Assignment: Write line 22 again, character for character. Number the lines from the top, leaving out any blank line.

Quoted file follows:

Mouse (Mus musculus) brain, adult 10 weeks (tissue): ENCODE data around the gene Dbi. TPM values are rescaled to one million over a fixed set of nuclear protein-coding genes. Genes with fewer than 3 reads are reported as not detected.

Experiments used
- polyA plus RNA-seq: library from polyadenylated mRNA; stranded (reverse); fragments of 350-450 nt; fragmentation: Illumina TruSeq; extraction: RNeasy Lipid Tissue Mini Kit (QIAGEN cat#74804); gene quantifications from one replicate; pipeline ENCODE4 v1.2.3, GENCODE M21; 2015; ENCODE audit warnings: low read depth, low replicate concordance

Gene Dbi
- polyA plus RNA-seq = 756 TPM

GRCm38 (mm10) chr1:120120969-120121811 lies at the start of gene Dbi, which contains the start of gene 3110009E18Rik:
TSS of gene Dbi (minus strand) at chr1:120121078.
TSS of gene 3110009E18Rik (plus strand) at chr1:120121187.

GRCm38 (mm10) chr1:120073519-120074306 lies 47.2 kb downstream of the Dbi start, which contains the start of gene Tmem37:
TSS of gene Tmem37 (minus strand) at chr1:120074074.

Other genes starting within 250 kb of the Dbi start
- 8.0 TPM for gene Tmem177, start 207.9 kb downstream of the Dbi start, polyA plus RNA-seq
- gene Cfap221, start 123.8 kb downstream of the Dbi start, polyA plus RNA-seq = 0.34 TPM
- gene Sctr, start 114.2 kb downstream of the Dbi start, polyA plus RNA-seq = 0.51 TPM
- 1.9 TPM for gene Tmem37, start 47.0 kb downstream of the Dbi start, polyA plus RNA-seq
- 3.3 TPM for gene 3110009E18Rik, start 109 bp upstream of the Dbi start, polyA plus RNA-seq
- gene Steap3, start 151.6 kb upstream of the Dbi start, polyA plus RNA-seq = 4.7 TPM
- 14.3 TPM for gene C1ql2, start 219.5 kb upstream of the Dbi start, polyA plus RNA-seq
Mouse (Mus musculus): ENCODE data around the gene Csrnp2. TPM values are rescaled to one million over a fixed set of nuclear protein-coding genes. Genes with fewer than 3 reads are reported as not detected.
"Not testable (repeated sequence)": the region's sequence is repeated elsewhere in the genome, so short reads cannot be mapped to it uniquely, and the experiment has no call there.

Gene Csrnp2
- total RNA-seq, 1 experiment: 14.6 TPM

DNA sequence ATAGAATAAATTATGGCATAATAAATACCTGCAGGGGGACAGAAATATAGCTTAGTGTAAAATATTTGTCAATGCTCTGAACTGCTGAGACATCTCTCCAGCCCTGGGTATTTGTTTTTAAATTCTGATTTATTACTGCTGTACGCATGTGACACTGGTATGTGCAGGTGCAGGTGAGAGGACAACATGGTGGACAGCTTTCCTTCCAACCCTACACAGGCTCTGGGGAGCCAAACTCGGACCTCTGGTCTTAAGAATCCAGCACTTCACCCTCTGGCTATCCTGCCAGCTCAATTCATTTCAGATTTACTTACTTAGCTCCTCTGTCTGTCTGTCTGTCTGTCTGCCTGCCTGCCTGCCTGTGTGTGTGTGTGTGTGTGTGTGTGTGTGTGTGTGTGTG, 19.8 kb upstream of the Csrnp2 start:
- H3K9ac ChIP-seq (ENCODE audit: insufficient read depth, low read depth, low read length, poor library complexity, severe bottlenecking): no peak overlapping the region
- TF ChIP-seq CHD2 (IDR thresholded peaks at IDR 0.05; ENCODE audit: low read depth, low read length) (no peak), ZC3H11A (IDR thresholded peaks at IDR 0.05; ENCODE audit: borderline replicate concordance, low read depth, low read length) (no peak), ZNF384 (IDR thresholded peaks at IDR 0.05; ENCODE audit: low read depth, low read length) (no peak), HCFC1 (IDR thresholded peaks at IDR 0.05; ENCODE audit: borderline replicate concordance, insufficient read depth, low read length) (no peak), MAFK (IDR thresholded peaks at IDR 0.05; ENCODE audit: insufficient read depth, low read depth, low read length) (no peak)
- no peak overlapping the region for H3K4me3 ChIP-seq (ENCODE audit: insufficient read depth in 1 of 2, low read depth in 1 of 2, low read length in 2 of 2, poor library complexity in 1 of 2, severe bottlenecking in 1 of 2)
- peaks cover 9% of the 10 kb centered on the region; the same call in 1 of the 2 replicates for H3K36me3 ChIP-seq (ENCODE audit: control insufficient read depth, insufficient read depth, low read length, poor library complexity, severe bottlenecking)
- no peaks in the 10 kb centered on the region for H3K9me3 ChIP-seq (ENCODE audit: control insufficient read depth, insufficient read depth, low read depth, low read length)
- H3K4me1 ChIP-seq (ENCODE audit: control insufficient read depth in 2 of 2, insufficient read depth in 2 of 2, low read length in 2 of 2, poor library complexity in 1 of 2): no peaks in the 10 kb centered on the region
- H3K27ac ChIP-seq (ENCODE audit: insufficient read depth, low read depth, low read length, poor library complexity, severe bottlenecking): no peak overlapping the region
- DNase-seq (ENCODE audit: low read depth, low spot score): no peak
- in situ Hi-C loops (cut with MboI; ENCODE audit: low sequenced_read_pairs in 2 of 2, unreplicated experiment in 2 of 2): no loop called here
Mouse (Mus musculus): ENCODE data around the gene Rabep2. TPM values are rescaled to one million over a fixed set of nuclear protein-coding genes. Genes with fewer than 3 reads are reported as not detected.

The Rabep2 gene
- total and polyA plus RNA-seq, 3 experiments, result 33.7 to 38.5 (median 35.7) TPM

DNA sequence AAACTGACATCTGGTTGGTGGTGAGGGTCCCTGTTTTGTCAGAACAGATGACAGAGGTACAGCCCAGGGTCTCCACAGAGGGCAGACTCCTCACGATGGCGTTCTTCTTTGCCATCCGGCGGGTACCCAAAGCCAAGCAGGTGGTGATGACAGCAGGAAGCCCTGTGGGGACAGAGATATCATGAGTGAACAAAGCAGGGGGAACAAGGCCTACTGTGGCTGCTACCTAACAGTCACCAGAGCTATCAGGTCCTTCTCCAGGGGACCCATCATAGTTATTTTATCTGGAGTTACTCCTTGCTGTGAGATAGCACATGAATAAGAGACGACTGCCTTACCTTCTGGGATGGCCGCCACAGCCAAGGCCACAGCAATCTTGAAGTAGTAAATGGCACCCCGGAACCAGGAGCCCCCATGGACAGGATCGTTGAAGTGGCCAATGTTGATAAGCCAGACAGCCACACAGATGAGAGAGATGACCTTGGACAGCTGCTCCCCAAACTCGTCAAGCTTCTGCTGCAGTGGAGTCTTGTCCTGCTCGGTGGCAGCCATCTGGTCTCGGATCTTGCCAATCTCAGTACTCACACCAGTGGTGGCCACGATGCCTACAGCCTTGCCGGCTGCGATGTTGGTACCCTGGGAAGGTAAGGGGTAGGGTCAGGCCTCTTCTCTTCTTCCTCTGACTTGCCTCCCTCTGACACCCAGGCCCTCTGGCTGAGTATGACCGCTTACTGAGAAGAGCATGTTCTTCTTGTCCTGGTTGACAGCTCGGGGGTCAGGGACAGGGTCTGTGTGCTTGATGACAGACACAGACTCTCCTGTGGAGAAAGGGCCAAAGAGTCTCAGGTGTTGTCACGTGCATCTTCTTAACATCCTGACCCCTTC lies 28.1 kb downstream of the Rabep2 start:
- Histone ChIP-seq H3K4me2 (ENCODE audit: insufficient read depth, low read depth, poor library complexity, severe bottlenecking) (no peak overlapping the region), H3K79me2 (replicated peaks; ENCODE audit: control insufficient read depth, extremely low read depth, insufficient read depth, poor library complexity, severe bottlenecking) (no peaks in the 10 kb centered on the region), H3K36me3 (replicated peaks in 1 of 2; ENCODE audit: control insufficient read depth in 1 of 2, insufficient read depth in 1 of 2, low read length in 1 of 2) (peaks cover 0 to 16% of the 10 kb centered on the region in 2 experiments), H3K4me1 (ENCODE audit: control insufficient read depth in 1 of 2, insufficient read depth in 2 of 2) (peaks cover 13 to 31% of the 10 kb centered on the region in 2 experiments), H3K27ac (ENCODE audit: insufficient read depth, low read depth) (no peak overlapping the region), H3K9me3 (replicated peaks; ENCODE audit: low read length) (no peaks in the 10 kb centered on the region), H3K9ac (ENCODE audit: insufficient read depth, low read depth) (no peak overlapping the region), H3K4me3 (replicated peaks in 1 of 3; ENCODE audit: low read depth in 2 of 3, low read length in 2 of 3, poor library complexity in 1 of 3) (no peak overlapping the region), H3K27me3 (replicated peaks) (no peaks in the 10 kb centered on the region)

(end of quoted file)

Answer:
- total RNA-seq, 1 experiment: 14.6 TPM